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Five Instruments Not Invited Back to Rock and Roll

Posted January 29, 2007

1 comment posted. Read it now.

Some instruments not traditionally heard in rock provide interesting texture. Add a mandolin to the tune conjures the image of the band beating up and robbing an itinerant tailor. The cello, made popular by alternative bands such as Nirvana desperate to have something interesting when they appeared on MTV Unplugged, is only offensive if you mind the hums and yaws of a 900-pound mosquito. Honorable Mention goes to The Saxophone. It has been an accepted part of rock and roll since the 1950's, when certain jazz musicians who lacked talent discovered a novel way to pay the bills. Is it lively? Yes. Does it evoke pathos in a minor key, a la Shine on You Crazy Diamond? Yes. But it doesn't rock. The truly awful instruments listed below do their best to drive you from the room:

Bagpipes

As Heard On: ACDC's "It's A Long Way To The Top"; The early songs of Korn
Of course. It's heavy metal. Even better than that, Korn's music is known as 'nu-metal': this back to basics is stripped down: bass, drums, guitars, and the 'pipes. Their overwhelming advantage, aside from summoning the Scottish military quickly to your aid, is that nobody feels bad if you destroy a set of bagpipes during the passion of a concert. I would love to see somebody windmill while they play the bagpipes. As long as I didn't have to hear them playing the bagpipes. C-

Accordion

As Heard On: (anything by Billy Joel, Bruce Hornsby)
It's the instrument the keyboardist plays when his piano is in the shop. It's meant to convey poignancy, but ends up as sincere as a clown writing poetry. It's perfect for polka, but is it right for rock? D+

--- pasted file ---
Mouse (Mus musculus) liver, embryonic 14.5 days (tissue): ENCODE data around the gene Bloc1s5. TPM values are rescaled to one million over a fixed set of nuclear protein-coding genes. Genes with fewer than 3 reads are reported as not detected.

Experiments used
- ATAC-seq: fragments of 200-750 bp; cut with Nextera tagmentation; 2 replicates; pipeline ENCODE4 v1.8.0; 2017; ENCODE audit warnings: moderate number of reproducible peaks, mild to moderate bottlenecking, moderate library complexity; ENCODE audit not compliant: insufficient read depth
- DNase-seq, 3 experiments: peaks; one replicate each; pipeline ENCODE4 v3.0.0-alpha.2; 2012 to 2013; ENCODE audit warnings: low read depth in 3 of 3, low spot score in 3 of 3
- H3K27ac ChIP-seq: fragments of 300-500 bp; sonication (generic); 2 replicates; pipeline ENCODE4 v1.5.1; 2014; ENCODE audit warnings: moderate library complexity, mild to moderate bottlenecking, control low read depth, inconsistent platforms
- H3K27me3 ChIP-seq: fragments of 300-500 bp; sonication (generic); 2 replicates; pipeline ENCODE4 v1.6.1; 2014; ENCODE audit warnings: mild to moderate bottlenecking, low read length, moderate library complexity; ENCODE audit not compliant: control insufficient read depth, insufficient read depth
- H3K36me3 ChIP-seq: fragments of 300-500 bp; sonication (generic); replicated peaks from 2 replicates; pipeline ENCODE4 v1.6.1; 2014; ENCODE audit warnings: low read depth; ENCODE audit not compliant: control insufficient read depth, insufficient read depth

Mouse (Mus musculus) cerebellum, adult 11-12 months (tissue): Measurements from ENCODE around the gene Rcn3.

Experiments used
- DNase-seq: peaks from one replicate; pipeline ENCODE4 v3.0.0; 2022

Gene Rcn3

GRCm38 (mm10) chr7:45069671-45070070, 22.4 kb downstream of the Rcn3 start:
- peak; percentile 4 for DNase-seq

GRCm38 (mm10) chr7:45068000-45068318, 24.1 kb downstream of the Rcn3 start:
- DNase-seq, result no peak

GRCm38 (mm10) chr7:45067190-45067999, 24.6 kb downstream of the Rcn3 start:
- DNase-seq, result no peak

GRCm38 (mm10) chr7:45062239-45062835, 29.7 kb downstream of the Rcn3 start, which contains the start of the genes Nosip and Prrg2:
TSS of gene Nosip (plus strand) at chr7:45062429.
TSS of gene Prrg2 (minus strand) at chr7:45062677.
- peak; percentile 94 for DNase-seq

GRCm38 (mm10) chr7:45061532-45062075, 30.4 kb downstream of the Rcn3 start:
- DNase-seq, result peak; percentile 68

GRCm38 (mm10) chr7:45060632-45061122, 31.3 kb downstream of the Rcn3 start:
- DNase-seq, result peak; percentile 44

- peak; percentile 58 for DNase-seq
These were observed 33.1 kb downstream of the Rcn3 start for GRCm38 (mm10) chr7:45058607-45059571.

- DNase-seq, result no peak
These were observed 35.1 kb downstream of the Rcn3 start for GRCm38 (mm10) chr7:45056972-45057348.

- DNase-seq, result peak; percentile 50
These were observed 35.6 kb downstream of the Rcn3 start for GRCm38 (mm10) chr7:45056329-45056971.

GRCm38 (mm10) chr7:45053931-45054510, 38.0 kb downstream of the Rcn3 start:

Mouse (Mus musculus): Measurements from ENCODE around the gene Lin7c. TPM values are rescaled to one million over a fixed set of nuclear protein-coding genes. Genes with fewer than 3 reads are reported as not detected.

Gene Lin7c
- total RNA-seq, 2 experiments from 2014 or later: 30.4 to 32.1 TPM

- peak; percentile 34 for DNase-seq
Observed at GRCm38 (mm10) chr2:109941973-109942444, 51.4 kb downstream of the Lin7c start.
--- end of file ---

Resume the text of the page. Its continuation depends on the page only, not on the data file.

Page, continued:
Harpsichord

As Heard On: the Beatles, 'In My Life'
It's amazing that such an ancient instrument sounds like it had to be created by a synthesizer. Sir George Martin, who gave us the unlistenable 'classical' half of the Yellow Submarine album, walked into the recording studio while the Beatles were on a smoke break, and put down a harpsichord solo for the middle sixteen for 'In My Life'. It transports me from the tumult of rock and roll's revolution to a mid-Victorian English parlor where I enjoy some snuff and a sonnet recitation. D

Oboe

As Heard On: R.E.M "Everybody Hurts"
If a clown could play an instrument, it would be an oboe. If ducks could yodel, they might sound like an oboe. The oboe's greatest distinction is that it is less hip and harder to play than a clarinet. It is a clarinet wearing a bow-tie. Its tall awkward relative the Bassoon is no charmer, but fortunately its pitch is so deep it can only be heard by migratory cetaceans during their summer calving seasons. D-

Harmonica

As Heard On: music of Bob Dylan, Neil Young, just about everybody else
The harmonica has a lot in common with the new House Speaker Pelosi: shrill and popular in San Francisco. Nobody can refute the high sex appeal of the harmonica: If you're lucky enough to hold a guitar while playing it you'll be wearing something like orthodontic headgear. The instrument also shows off the virtuosity of the musician: wow, she can play guitar AND harmonica AND tambourine. My two-year-old can play the harmonica, but that doesn't mean you want to hear it. F

 

 

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